After the debacle of the Michael Jackson song in round one, Haley had to lay down “I (Who Have Nothing)” like the gauntlet the song is. In the same form as last week, she roared back and delivered probably the song of the evening. Not four weeks ago, she was written off as an odd-moving pole dancer who couldn’t find herself. I think the vocal itself was rushed and the diction was off, but with the uninspiring numbers of the evening, this one broke through. Comparing apples to apples, Haley was way more confident and expressive and emotional than Lauren, and I wonder how that comparison is going to play.

imageAnyone who’s read “Project ‘Idol’” this season knows Scotty (fourth photo) gets teased for holding the mic titled to the side – like he’s about to chomp down a luscious Oscar Meyer wiener. Enter Gaga, who urged Scotty to be more direct and forceful with his microphone interaction. “You gotta get right in the center of that hot dog.” Admittedly, Gaga’s zombie facial dots were off-putting and painful to look at, but at least we know she’s a loyal reader. The latter part of the segment where Scotty says, “Lord, this is not my doing” was a tired and contrived way of absolving himself of Gaga’s more controversial vibe. Strange. His “Young Blood” by the Coasters turned out OK and better for the guidance Gaga gave him. His hokie eyebrow raising is just lame, but it probably causes the teenie-boppers to twitch with delight. We’ll see how it goes.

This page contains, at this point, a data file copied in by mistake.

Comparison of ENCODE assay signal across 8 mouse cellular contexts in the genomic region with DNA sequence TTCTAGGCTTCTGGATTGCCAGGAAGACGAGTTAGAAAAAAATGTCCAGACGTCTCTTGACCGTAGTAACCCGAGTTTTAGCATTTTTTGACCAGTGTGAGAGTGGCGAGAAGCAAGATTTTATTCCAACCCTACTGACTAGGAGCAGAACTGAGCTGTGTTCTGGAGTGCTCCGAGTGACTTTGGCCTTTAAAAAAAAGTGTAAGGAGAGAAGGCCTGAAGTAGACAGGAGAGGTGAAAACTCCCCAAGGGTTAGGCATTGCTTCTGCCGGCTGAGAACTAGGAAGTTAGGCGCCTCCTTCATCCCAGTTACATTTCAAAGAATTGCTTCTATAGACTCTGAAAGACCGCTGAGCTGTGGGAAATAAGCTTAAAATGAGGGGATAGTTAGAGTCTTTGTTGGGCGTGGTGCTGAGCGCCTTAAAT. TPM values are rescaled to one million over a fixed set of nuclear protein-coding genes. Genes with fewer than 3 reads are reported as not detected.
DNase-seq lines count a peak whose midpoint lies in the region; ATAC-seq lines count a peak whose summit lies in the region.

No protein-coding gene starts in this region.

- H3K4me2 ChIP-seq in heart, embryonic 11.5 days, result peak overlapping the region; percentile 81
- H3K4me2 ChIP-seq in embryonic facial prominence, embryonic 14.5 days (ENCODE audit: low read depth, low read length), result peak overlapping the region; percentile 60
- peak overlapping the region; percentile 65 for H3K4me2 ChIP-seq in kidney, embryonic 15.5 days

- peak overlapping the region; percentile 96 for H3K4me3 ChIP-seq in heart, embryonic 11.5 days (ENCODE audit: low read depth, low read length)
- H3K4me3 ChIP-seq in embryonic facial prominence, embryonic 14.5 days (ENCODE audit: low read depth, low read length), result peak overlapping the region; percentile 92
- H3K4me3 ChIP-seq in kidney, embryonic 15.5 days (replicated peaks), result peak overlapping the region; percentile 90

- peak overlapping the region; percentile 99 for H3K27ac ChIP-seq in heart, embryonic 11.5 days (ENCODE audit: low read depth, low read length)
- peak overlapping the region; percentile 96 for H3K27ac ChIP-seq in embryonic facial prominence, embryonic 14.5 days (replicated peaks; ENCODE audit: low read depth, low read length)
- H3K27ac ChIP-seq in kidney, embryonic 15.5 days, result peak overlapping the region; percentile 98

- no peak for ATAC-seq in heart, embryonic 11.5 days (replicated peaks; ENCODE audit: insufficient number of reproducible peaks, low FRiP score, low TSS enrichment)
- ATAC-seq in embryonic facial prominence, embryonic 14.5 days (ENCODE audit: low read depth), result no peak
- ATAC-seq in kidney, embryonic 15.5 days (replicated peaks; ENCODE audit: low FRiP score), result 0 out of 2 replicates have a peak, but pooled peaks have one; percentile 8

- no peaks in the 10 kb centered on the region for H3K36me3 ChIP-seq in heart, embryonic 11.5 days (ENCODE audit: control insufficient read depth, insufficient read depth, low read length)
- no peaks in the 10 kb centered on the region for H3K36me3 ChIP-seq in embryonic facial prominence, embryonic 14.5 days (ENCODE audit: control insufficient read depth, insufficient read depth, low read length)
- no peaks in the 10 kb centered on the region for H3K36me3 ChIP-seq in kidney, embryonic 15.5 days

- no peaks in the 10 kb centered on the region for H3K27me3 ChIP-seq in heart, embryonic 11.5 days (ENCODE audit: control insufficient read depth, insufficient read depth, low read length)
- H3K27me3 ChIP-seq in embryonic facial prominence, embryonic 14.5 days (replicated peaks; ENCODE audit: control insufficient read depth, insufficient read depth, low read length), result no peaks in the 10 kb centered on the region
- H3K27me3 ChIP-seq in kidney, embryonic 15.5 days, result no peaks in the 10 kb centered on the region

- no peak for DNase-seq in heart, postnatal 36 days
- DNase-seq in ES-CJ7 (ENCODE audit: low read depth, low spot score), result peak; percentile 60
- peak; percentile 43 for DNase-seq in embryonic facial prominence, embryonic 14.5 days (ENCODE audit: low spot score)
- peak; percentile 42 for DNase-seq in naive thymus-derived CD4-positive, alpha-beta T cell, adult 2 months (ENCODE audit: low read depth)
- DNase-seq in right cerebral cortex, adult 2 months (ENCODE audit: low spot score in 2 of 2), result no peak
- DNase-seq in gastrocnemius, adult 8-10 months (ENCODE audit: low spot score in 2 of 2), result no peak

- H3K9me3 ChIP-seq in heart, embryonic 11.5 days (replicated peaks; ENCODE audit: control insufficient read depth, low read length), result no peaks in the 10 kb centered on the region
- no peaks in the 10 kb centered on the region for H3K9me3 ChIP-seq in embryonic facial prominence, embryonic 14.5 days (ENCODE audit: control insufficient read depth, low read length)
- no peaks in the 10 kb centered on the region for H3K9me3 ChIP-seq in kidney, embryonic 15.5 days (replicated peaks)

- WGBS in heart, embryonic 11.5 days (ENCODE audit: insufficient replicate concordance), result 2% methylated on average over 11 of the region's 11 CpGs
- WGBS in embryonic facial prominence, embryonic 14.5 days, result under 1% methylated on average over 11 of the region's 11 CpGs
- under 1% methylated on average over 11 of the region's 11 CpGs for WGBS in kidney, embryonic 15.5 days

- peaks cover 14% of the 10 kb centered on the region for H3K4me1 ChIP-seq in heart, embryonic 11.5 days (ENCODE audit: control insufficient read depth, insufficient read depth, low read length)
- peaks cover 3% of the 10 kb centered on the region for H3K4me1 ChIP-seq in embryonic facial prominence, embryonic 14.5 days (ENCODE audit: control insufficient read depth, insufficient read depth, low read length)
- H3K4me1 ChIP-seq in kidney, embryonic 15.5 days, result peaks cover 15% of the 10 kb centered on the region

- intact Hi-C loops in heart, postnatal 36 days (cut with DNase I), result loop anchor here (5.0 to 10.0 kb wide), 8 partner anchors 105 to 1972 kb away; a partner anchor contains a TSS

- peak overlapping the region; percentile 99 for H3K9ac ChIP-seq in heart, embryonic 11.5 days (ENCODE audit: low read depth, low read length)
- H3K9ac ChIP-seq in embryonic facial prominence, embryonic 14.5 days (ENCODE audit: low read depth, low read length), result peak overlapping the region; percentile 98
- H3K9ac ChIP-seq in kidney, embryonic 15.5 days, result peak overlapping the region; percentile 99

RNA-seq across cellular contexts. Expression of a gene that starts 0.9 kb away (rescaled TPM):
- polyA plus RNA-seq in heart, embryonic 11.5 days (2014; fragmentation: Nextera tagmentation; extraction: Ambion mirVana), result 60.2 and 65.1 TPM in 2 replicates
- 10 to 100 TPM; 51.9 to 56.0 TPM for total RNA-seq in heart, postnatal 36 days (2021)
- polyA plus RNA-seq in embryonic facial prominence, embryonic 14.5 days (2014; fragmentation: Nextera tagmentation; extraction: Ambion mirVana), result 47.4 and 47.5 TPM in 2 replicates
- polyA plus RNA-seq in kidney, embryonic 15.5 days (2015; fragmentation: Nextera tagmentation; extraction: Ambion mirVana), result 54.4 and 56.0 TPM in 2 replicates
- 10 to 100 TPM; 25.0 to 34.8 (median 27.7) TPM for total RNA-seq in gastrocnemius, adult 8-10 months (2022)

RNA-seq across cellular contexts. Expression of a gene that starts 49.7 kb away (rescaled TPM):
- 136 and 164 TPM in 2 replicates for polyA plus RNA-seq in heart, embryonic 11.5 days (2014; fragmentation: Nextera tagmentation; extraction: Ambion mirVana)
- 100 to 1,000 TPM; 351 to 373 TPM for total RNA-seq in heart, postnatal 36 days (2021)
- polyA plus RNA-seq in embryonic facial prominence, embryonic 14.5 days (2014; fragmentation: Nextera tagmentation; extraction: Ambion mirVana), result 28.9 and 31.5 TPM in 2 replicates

The concept of “evil” appropriately came up in Gaga’s meeting with Lauren – who has probably spent her life striving to be the “good girl,” and she made a few steps out of that zone, showing flashes of a sassy hard edge. The “performance quality” improvement JLo noticed was not lost on this reviewer, either, because Lauren’s had trouble connecting issues in past weeks. The question is, which of the girls connected more last night? I’d give the edge to Lauren, but that big performance by Haley might complicate things for Lauren.

imageJames’ collaboration with Gaga caused him to get “hippy” in the lead-in segment, and as much as I like James as an individual, his vocals are all over the map. Even “Love Potion No. 9” (bottom photo) was pitchy and just kind of a mess overall. Again, he’s way more performer than vocalist, so we’ll see if America is ready to coronate someone who isn’t a true singer. He did have the pimp spot as the final performance of the night, though, so maybe his placement there will notch him into the top three.

If that logic proves true, there are two spots left. They should go to Lauren and Scotty. But we’ll see if Haley’s “I (Who Have Nothing)” is her ticket to the top three. All bets are off at this point, and since the performances were all over the place, we’ll be on the edge of our seats to see how it turns out on Thursday night after performances by Gaga and Enrique Inglesias plus the premiere of a new video by Steven Tyler.

imageWill Pollock is an Atlanta-based freelance writer, photographer, musician and artist. He is founder and director of ARTvision Atlanta and writes “Emo.Intel” for EquallyWed. Pollock is also working on a number of books, including one on emotional intelligence in men. He blogs about politics, pop-culture and other nonsense, and you can follow him on Twitter.